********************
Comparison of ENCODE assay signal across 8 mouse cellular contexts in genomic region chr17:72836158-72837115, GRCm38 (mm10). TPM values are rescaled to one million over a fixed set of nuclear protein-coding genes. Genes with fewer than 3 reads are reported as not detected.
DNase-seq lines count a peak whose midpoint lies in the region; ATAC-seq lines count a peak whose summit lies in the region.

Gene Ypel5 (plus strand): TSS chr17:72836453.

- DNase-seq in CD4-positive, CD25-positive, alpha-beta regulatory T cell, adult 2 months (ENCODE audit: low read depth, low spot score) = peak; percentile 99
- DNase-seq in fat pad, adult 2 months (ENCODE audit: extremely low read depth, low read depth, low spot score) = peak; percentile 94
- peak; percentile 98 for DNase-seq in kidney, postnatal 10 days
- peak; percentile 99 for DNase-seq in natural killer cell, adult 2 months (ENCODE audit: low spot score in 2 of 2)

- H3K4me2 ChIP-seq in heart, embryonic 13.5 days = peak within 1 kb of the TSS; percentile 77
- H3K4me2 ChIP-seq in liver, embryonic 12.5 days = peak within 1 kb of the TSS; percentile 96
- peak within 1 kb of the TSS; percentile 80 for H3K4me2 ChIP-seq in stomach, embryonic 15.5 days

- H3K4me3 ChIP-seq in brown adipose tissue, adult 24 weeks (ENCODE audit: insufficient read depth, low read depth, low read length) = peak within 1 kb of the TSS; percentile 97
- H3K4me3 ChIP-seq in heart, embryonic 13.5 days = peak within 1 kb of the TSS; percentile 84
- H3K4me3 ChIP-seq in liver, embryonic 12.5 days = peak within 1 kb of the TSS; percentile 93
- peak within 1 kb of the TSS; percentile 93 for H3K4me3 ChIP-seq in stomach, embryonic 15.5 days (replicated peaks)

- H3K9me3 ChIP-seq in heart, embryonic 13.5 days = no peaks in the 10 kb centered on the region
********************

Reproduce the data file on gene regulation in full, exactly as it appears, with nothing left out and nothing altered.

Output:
Comparison of ENCODE assay signal across 8 mouse cellular contexts in genomic region chr17:72836158-72837115, GRCm38 (mm10). TPM values are rescaled to one million over a fixed set of nuclear protein-coding genes. Genes with fewer than 3 reads are reported as not detected.
DNase-seq lines count a peak whose midpoint lies in the region; ATAC-seq lines count a peak whose summit lies in the region.

Gene Ypel5 (plus strand): TSS chr17:72836453.

- DNase-seq in CD4-positive, CD25-positive, alpha-beta regulatory T cell, adult 2 months (ENCODE audit: low read depth, low spot score) = peak; percentile 99
- DNase-seq in fat pad, adult 2 months (ENCODE audit: extremely low read depth, low read depth, low spot score) = peak; percentile 94
- peak; percentile 98 for DNase-seq in kidney, postnatal 10 days
- peak; percentile 99 for DNase-seq in natural killer cell, adult 2 months (ENCODE audit: low spot score in 2 of 2)

- H3K4me2 ChIP-seq in heart, embryonic 13.5 days = peak within 1 kb of the TSS; percentile 77
- H3K4me2 ChIP-seq in liver, embryonic 12.5 days = peak within 1 kb of the TSS; percentile 96
- peak within 1 kb of the TSS; percentile 80 for H3K4me2 ChIP-seq in stomach, embryonic 15.5 days

- H3K4me3 ChIP-seq in brown adipose tissue, adult 24 weeks (ENCODE audit: insufficient read depth, low read depth, low read length) = peak within 1 kb of the TSS; percentile 97
- H3K4me3 ChIP-seq in heart, embryonic 13.5 days = peak within 1 kb of the TSS; percentile 84
- H3K4me3 ChIP-seq in liver, embryonic 12.5 days = peak within 1 kb of the TSS; percentile 93
- peak within 1 kb of the TSS; percentile 93 for H3K4me3 ChIP-seq in stomach, embryonic 15.5 days (replicated peaks)

- H3K9me3 ChIP-seq in heart, embryonic 13.5 days = no peaks in the 10 kb centered on the region